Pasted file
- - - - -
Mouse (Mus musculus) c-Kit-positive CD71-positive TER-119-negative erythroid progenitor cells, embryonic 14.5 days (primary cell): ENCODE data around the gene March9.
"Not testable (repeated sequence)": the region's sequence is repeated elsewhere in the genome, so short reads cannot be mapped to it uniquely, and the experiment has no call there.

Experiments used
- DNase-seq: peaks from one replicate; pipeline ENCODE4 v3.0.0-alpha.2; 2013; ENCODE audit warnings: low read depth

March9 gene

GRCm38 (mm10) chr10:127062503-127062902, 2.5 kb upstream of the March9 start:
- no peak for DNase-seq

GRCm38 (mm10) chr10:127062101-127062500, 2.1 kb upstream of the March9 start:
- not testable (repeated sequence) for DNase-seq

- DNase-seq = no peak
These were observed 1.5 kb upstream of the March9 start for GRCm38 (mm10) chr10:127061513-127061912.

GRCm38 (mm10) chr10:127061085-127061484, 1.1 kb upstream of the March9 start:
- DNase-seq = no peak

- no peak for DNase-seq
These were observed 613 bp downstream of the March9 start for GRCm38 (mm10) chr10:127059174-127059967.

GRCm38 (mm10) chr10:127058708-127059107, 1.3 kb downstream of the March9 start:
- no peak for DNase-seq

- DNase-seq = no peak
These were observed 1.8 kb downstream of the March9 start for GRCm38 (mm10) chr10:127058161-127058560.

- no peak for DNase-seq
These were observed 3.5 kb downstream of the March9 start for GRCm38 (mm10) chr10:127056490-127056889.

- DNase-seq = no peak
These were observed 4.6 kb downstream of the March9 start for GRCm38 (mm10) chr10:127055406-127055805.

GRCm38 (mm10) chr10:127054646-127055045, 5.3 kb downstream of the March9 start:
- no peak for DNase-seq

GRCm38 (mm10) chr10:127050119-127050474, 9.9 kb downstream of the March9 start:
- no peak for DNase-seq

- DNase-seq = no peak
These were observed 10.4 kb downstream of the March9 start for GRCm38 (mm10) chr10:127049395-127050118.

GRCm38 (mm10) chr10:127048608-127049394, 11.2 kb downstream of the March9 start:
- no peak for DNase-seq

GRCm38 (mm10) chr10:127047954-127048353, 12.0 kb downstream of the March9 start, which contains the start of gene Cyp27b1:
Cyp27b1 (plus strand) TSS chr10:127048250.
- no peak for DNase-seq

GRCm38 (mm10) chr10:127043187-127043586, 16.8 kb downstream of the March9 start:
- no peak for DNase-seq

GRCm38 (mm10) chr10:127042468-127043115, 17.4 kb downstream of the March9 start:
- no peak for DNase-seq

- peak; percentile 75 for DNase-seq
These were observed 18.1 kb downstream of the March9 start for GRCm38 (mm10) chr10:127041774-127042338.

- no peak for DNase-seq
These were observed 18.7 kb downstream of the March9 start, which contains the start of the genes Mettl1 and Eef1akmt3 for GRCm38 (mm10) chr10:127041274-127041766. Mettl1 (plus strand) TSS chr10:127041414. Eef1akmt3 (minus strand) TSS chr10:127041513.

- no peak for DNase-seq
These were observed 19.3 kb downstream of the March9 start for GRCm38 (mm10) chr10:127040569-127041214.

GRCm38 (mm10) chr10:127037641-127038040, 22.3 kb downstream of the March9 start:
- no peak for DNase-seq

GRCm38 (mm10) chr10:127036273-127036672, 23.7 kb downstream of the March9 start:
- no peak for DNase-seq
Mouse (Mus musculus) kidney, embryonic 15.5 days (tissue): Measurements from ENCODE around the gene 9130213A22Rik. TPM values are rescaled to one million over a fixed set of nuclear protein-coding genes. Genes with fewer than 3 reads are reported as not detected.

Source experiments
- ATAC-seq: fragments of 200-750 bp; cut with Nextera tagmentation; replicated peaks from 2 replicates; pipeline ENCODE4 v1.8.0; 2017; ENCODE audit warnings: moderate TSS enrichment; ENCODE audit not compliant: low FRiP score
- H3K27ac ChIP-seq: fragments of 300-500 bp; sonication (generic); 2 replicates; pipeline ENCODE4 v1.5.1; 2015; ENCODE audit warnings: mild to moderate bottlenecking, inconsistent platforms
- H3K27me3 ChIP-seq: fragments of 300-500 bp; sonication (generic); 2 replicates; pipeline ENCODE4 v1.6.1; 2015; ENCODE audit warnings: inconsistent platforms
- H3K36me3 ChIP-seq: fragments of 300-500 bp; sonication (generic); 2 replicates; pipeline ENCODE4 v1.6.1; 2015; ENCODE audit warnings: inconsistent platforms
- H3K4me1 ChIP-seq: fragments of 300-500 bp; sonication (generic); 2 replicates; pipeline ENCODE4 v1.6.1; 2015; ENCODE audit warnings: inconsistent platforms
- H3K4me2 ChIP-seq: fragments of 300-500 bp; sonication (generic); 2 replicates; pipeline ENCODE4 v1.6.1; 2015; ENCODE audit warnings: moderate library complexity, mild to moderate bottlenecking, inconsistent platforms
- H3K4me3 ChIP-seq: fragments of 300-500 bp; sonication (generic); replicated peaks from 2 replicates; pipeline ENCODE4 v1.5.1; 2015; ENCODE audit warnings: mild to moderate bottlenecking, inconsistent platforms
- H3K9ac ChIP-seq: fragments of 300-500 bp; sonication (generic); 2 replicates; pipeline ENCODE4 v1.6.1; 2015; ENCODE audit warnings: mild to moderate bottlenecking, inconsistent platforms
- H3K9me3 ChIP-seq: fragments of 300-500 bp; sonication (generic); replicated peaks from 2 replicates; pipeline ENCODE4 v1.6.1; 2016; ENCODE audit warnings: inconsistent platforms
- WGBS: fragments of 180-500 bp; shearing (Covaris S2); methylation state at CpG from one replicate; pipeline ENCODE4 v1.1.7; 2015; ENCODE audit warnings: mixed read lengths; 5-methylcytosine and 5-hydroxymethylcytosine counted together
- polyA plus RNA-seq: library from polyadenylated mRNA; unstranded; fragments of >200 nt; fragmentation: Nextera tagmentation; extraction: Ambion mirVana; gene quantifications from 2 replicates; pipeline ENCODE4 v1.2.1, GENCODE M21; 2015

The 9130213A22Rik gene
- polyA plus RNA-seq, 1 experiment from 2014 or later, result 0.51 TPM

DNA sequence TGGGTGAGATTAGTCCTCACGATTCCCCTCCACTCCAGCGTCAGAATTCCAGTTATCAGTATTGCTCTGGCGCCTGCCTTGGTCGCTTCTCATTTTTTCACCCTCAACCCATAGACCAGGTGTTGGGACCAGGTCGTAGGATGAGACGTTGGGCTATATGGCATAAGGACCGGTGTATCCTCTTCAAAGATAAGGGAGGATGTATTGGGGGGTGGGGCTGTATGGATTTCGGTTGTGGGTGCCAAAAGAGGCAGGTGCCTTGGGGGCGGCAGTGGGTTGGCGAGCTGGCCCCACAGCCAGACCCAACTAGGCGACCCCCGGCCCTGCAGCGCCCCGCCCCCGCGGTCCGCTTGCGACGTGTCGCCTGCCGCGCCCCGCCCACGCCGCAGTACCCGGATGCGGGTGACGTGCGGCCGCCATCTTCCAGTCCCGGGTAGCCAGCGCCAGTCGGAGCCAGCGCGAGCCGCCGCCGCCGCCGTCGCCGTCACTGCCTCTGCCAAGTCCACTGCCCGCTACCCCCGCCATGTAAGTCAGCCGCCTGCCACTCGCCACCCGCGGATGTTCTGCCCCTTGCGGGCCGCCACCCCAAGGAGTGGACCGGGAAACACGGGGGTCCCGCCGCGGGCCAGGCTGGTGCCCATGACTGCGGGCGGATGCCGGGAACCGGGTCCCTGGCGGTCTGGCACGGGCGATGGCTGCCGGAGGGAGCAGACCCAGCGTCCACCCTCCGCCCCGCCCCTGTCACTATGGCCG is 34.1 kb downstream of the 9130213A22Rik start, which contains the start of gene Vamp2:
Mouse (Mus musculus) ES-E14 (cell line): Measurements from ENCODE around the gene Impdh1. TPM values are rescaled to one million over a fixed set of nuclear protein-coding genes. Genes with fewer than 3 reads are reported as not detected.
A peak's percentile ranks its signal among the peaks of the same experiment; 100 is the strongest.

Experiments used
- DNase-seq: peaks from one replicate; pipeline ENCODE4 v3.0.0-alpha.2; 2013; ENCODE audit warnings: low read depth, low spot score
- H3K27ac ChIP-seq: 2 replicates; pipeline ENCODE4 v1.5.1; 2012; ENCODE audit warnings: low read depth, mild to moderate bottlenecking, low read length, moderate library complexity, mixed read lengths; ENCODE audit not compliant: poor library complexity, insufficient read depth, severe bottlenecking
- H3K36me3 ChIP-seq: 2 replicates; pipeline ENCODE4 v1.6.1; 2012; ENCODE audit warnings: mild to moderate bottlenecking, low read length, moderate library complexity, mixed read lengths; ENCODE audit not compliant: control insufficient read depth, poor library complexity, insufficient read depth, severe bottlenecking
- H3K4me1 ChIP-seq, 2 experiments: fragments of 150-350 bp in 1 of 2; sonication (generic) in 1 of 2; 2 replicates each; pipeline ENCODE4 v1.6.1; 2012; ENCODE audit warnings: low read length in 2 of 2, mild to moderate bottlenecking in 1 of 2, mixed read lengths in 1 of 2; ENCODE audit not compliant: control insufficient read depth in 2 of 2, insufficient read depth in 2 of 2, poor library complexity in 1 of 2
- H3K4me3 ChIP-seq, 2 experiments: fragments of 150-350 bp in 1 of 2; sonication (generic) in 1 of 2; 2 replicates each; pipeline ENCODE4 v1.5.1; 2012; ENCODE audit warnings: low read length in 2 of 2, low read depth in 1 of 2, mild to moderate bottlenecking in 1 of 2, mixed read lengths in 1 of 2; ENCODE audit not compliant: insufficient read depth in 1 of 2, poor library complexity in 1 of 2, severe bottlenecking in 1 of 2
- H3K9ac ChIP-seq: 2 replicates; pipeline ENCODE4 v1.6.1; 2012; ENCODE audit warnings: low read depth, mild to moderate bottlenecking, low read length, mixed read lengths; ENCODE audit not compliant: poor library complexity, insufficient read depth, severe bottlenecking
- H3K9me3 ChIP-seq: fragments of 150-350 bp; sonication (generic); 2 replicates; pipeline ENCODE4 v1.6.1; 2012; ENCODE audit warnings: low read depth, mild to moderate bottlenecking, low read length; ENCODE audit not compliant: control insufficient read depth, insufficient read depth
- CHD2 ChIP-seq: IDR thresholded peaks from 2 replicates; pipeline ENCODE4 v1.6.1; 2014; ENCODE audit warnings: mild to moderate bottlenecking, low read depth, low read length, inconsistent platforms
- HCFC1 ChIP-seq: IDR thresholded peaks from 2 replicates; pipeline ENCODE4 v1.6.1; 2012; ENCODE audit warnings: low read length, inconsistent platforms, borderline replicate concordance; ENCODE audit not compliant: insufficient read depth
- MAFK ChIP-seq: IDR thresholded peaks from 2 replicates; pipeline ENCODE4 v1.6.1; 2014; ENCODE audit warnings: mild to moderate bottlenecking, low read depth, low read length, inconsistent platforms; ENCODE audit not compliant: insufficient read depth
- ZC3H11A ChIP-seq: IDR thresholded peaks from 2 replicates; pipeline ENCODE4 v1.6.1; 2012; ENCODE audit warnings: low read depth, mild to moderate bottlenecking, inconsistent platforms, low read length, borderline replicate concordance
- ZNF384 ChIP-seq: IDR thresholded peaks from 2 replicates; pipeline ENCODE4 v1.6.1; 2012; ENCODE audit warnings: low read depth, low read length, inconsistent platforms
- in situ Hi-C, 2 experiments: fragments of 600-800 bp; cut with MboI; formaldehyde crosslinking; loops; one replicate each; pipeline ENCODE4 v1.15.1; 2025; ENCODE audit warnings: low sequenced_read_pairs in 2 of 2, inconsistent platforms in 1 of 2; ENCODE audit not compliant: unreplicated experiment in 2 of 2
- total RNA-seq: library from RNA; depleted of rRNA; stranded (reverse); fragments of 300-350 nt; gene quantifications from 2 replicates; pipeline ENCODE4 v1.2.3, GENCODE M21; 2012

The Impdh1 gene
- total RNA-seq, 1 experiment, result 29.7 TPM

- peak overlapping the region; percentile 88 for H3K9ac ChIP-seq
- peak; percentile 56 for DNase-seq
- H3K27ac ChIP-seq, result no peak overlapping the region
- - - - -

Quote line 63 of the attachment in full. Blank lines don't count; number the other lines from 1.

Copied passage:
- polyA plus RNA-seq, 1 experiment from 2014 or later, result 0.51 TPM